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thehustle.co [%open_pixel%] March 26, 2020 TOGETHER WITH We could all use #SomeGoodNews… And John Krasinski was channeling our office cheermeister Bobby yesterday when he asked for stories of things that’ve recently made people smile. 1.5k+ people responded with sauce-covered babies,...
We could all use #SomeGoodNews… And John Krasinski was channeling our office cheermeister Bobby yesterday when he asked for stories of things that’ve recently made people smile. 1.5k+ people responded with sauce-covered babies, adorable dogs, and — of course — Office memes.
Corona Cash Cometh
Big Businesses and Average Joes are lining up for corona cash. But who’ll get what?
This week, Subway and Mattress Firm announced plans to stop paying rent in the coming months due to corona-closures.
Millions of workers who recently lost their restaurant and retail jobs would ALSO love to cancel their rent… but they’re even less likely to get away with it.
It’s clear that businesses and employees are hurting. In this uncertain time, they’re turning to the same place for relief: Uncle Sam’s checkbook.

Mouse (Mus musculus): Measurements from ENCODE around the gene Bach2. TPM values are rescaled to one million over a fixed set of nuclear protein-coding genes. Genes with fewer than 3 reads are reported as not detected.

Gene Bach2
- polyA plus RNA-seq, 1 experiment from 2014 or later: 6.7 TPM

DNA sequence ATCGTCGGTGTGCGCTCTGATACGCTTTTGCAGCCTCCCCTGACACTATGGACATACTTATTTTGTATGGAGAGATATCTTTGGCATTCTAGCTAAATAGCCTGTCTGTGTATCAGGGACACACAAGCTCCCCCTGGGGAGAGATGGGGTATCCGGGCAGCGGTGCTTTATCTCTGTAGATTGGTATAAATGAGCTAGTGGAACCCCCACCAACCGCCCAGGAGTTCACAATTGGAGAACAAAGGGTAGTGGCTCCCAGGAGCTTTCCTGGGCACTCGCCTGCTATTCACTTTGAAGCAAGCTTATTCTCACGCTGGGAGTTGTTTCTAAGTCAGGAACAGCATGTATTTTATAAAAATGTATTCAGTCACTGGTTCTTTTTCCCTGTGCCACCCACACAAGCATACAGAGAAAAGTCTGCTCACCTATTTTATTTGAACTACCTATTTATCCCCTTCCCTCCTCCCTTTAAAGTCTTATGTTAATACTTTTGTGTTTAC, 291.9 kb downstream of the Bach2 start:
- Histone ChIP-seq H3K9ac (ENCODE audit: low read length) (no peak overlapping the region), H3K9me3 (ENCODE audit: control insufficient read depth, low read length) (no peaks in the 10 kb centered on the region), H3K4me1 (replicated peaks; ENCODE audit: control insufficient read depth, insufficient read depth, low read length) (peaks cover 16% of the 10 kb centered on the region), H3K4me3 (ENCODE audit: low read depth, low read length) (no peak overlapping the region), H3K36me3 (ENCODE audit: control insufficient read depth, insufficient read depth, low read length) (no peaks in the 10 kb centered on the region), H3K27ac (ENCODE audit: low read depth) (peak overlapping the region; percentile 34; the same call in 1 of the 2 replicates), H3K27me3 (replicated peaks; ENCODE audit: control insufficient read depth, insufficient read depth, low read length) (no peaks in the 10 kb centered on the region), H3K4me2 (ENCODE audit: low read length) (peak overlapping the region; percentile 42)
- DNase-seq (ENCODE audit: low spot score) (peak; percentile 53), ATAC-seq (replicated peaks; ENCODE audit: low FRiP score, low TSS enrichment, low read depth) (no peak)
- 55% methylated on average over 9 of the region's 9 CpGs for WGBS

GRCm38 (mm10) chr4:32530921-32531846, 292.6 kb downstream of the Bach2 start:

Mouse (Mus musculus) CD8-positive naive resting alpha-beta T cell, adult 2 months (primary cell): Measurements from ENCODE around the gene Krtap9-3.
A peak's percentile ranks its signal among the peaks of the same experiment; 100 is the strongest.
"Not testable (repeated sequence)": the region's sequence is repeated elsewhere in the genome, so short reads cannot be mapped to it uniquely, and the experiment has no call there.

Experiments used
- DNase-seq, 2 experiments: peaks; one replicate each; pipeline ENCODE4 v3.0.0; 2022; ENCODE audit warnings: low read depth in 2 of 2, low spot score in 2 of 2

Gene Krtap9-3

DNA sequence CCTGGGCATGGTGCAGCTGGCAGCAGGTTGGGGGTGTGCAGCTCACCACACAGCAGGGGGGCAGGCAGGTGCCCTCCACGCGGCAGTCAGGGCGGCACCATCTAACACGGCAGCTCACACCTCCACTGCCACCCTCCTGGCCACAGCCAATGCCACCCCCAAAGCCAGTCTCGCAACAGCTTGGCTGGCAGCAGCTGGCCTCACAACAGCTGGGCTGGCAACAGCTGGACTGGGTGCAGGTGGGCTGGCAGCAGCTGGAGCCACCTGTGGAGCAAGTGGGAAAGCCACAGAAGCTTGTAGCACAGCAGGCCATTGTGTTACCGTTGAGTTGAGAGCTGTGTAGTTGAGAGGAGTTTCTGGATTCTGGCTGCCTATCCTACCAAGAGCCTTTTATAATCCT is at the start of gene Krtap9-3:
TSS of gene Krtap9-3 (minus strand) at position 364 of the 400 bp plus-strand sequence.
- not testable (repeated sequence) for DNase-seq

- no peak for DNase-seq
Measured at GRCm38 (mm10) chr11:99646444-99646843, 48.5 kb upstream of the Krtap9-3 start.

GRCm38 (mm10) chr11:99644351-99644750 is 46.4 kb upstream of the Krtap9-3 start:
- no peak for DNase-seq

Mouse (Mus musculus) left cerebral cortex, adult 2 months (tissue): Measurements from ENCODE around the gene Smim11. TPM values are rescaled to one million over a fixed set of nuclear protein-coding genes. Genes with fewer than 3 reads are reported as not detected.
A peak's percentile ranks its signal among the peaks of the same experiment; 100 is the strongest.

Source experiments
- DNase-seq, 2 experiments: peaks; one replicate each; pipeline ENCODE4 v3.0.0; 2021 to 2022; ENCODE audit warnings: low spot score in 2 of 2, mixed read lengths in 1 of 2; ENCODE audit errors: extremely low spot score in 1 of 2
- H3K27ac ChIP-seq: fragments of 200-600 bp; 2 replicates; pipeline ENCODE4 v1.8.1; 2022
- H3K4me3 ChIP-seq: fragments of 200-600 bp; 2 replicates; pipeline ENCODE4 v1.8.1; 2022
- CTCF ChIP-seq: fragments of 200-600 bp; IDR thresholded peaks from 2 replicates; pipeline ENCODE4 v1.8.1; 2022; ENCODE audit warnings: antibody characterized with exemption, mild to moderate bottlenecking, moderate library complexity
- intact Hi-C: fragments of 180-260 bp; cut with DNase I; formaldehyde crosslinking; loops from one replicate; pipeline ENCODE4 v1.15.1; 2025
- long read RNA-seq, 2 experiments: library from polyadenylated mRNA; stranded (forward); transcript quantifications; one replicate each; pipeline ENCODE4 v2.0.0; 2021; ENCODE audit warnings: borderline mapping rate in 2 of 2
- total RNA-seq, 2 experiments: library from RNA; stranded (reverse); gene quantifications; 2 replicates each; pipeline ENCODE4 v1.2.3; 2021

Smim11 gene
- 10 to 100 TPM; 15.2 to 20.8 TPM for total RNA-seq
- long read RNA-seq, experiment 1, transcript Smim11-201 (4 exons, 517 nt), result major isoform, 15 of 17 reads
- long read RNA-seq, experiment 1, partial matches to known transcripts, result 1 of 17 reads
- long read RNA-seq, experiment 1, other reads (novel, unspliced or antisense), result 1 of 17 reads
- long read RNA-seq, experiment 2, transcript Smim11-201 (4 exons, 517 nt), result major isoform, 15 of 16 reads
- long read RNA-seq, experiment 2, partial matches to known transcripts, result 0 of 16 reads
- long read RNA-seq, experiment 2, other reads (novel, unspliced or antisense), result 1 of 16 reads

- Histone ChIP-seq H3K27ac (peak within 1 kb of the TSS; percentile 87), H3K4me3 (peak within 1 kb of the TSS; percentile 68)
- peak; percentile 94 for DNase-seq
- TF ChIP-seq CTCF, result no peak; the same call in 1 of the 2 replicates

And yesterday, the Senate approved a $2T stimulus bill
In total, the new stimulus package is more than twice as much as Congress coughed up after the 2008 financial crisis.
Before the coronavirus pandemic turned us all into hermits, Snapchat’s Zenly was all about sharing your location so you could meet up with friends IRL.
But this week, the app rolled out a Stay at Home challenge — it ranks you and your buds based on how much time you’re spending in your house. It’s an introvert’s delight — high scores for staying in more!
Instagram’s getting into the game, too: Its new “Stay at Home” stories occupy dedicated space in your story lineup. They show off how well the accounts you follow are following stay-home orders.
Adam Mosseri, the ‘gram’s CEO, said the feature was so popular that it almost brought IG to its knees.
Your social apps aren’t the only ones keeping score
A company called Unacast launched a Social Distancing Scoreboard that assigns counties and states a letter grade, using the change in the distance we travel as a rough proxy for how well we’re staying put.
The top scoring state as of Wednesday afternoon? That’d be, um… DC. The residents of our nation’s capital may hate taxation without representation, but they don’t seem to mind isolation without representation.
Use the same service as Tim Ferriss and Tim McGraw to launch your next project
It’s called ConvertKit, and it’s helping creators — even ones without the global following of Tim & Tim — launch and grow their newest online ideas.
Hell, we even used it to start the very newsletter you’re reading right now:
Email marketing is an incredibly useful tool for growing a business. ConvertKit does the boring (but important) stuff for you by simplifying your email marketing and automating all the most crucial parts.